Facebook launches climate science information centre to combat misinformation


Facebook has launched a new information centre aimed at providing users with accurate content about climate science in its latest response to online misinformation.

The new feature follows the platform’s coronavirus Information Centre, which was introduced earlier in the pandemic in an effort to direct users to accurate information.

The social media giant said the Climate Science Information Centre will host “factual resources from the world’s leading climate organisations”.

It will feature facts, figures and data from the Met Office as well as the Intergovernmental Panel on Climate Change (IPCC), National Oceanic and Atmospheric Administration (NOAA), World Meteorological Organisation (WMO) and others.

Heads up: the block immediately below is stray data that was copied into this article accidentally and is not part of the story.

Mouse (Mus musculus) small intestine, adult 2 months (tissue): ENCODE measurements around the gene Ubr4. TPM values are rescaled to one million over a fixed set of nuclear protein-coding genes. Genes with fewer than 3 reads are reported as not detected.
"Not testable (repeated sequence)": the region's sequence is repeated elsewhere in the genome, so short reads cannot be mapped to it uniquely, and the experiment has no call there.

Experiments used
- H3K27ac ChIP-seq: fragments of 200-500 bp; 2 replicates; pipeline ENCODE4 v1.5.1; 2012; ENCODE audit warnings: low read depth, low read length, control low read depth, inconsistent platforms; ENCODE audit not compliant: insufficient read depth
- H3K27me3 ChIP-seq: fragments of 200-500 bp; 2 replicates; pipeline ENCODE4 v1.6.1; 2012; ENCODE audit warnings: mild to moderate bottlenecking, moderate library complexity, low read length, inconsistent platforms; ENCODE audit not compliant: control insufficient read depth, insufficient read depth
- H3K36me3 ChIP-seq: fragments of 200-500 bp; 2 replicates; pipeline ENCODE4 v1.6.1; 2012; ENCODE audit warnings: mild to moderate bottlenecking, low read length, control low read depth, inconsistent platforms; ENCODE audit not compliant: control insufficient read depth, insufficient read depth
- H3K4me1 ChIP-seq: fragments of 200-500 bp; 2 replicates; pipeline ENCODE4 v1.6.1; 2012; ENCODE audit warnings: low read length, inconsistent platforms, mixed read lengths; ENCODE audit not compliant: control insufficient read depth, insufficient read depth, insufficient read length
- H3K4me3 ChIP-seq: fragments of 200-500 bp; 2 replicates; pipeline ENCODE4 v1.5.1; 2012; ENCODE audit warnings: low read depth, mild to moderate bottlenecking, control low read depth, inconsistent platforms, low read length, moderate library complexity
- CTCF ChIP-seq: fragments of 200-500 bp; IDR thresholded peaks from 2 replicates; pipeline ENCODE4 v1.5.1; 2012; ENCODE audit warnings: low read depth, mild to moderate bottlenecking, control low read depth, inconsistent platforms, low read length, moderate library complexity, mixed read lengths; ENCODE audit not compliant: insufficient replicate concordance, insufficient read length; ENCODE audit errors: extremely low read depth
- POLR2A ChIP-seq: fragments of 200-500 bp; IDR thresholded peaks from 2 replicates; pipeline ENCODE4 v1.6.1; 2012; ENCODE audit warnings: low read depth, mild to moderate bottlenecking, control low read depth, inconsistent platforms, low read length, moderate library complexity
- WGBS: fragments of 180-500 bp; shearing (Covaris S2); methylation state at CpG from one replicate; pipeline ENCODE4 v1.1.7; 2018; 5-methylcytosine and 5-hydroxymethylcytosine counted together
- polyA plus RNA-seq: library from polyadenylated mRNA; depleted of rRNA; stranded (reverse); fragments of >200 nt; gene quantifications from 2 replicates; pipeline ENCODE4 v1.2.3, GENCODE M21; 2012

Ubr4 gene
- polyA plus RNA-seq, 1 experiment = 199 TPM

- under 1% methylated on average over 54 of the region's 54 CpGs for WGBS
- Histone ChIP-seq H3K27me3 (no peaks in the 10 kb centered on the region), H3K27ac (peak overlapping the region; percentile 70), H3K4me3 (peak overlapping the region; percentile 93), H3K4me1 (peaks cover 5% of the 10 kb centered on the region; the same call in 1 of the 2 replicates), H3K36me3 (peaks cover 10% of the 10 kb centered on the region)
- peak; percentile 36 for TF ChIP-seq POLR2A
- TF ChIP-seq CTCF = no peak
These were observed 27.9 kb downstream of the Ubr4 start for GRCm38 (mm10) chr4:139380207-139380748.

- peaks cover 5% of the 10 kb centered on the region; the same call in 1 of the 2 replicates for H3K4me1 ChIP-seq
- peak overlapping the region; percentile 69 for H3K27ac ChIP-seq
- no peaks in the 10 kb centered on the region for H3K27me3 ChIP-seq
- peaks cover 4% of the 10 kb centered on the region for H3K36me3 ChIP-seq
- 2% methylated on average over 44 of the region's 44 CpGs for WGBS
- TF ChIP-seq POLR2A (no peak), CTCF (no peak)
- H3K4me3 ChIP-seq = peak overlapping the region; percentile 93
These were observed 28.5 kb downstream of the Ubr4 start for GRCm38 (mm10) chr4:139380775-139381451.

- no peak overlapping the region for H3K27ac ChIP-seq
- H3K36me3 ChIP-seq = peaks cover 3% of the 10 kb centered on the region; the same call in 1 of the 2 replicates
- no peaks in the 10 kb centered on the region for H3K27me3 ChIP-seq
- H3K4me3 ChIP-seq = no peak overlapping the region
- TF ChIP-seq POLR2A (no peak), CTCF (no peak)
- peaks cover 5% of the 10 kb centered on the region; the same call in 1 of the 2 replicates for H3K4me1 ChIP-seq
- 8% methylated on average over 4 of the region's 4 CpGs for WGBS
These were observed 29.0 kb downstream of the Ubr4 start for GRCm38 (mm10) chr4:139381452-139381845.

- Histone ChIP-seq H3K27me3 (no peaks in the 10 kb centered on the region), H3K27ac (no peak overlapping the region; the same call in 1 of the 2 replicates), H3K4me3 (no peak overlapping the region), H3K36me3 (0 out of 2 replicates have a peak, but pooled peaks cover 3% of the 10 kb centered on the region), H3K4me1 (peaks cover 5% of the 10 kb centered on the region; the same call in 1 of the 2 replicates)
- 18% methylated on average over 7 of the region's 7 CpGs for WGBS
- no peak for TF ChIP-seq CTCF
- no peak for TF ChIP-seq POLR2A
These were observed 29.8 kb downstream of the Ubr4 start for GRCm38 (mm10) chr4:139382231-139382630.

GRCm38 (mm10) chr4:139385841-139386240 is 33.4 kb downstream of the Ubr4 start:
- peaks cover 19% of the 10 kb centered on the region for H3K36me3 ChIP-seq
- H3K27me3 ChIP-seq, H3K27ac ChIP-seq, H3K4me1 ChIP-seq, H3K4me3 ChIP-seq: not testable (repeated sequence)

Facebook said the new tool would also include actionable steps individuals can take in their everyday lives to help combat climate change.

Social networks have been under pressure to improve their handling of misinformation, particularly during the coronavirus pandemic when a number of false claims relating to the virus were able to spread online.

“One of the biggest lessons we have learned from the Covid-19 pandemic is how powerful Facebook can be for connecting people to accurate, expert advice and information during a global crisis,” Facebook said.

“Now, we are taking a similar approach to the climate crisis by launching a new Climate Science Information Centre on Facebook to connect people to factual and up-to-date climate information.

“We have modelled the centre and the information within it on our Covid-19 Information Centre that has, so far, directed more than two billion people to information from health authorities, with more than 600 million people clicking through to learn more.”

The social media platform also announced that its global operations will reach net-zero carbon emissions this year, supported by 100% renewable energy.

The company said it was also setting the target of reaching net-zero emissions for its “value chain”, which includes emissions from suppliers and other factors such as employee commuting and business travel, by 2030.